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Old 03-02-2012, 08:47 PM   #1
boomtown25
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Dec 2010
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When pitching my yeast, is it best to just sprinkle across top of juice/must or should I stir it in?
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Old 03-02-2012, 09:32 PM   #2
GinKings
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Apr 2008
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It's best to rehydrate it first. Rehydration directions are printed on most yeast packets.

 
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Old 03-02-2012, 10:43 PM   #3
DoctorCAD
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There are several ways to start the yeast. The best method is like ice cream...everybody has their favorite.

I've done 3 methods, pitching on top, pitching and stirring and starting in warm water and sugar. No difference in any for me.

 
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Old 03-02-2012, 11:06 PM   #4
Honda88
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Jan 2012
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Quote:
Originally Posted by DoctorCAD View Post
There are several ways to start the yeast. The best method is like ice cream...everybody has their favorite.

I've done 3 methods, pitching on top, pitching and stirring and starting in warm water and sugar. No difference in any for me.


I agree

 
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Old 03-02-2012, 11:14 PM   #5
GinKings
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Apr 2008
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Quote:
Originally Posted by DoctorCAD View Post
There are several ways to start the yeast. The best method is like ice cream...everybody has their favorite.

I've done 3 methods, pitching on top, pitching and stirring and starting in warm water and sugar. No difference in any for me.
I notice that none of your methods follows the directions printed on the yeast packets. I figure those guys are smarter than I am, so I try to follow their directions.

I don't think it's that other methods don't work. I think it's a question of how can I get the most yeast cells fermenting quickly with as little stress as possible. Biochemedic just posted a lengthy quote on rehydrating from one of the Lallemand experts. His suggestions coincide with the yeast packet directions. A quote from his post:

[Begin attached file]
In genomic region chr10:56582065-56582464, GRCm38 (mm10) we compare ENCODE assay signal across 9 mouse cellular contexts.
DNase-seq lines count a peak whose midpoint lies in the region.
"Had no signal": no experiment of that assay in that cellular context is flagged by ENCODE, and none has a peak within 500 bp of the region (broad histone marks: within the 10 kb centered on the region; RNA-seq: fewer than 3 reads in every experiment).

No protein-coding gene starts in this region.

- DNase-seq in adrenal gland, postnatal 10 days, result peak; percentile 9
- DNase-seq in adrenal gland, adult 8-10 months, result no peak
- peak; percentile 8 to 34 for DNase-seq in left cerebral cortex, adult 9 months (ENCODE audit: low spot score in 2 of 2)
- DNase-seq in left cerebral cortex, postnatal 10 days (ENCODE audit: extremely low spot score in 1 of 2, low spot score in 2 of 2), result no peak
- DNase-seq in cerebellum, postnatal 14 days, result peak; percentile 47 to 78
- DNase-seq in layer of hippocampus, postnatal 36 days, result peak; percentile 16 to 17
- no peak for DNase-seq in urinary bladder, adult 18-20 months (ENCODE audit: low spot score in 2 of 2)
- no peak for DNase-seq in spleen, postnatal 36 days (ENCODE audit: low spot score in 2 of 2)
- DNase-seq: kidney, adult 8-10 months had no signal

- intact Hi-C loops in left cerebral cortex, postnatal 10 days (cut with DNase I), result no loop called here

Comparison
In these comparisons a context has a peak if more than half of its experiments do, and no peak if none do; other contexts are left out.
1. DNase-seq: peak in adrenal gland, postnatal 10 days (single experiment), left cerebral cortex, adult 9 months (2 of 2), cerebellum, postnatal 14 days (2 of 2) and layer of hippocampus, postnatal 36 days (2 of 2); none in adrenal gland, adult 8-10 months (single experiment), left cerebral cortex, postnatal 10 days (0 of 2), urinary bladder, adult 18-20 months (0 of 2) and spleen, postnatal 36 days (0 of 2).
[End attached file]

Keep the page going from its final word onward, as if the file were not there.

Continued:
"How do many beer and wine makers have successful fermentations when they
ignore all the above? I believe that it is just a numbers game. Each gram
of Active Dry Yeast contains about 20 billion live yeast cells. If you
slightly damage the cells, they have a remarkable ability to recover in the
rich wort. If you kill 60% of the cell you still have 8 billion cells per
gram that can go on to do the job at a slower rate."

 
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Old 03-02-2012, 11:27 PM   #6
Honda88
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Jan 2012
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you may get faster fermentation if you rehydrate but its not going to do anything magical for your wine. and lets not forget that yeast multiply so even if you did kill 60% they would reproduce anyway.

 
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Old 03-03-2012, 03:03 PM   #7
DoctorCAD
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Quote:
Originally Posted by GinKings View Post
I notice that none of your methods follows the directions printed on the yeast packets. I figure those guys are smarter than I am, so I try to follow their directions.

I don't think it's that other methods don't work. I think it's a question of how can I get the most yeast cells fermenting quickly with as little stress as possible. Biochemedic just posted a lengthy quote on rehydrating from one of the Lallemand experts. His suggestions coincide with the yeast packet directions. A quote from his post:

"How do many beer and wine makers have successful fermentations when they
ignore all the above? I believe that it is just a numbers game. Each gram
of Active Dry Yeast contains about 20 billion live yeast cells. If you
slightly damage the cells, they have a remarkable ability to recover in the
rich wort. If you kill 60% of the cell you still have 8 billion cells per
gram that can go on to do the job at a slower rate."
And the people that make wine kits are experts as well and they don't recommend following the yeast pack directions.

I really don't think it matters as yeast have been found to live in terribly adverse conditions for hundreds of years.

Worst case is $1.00 wasted.

 
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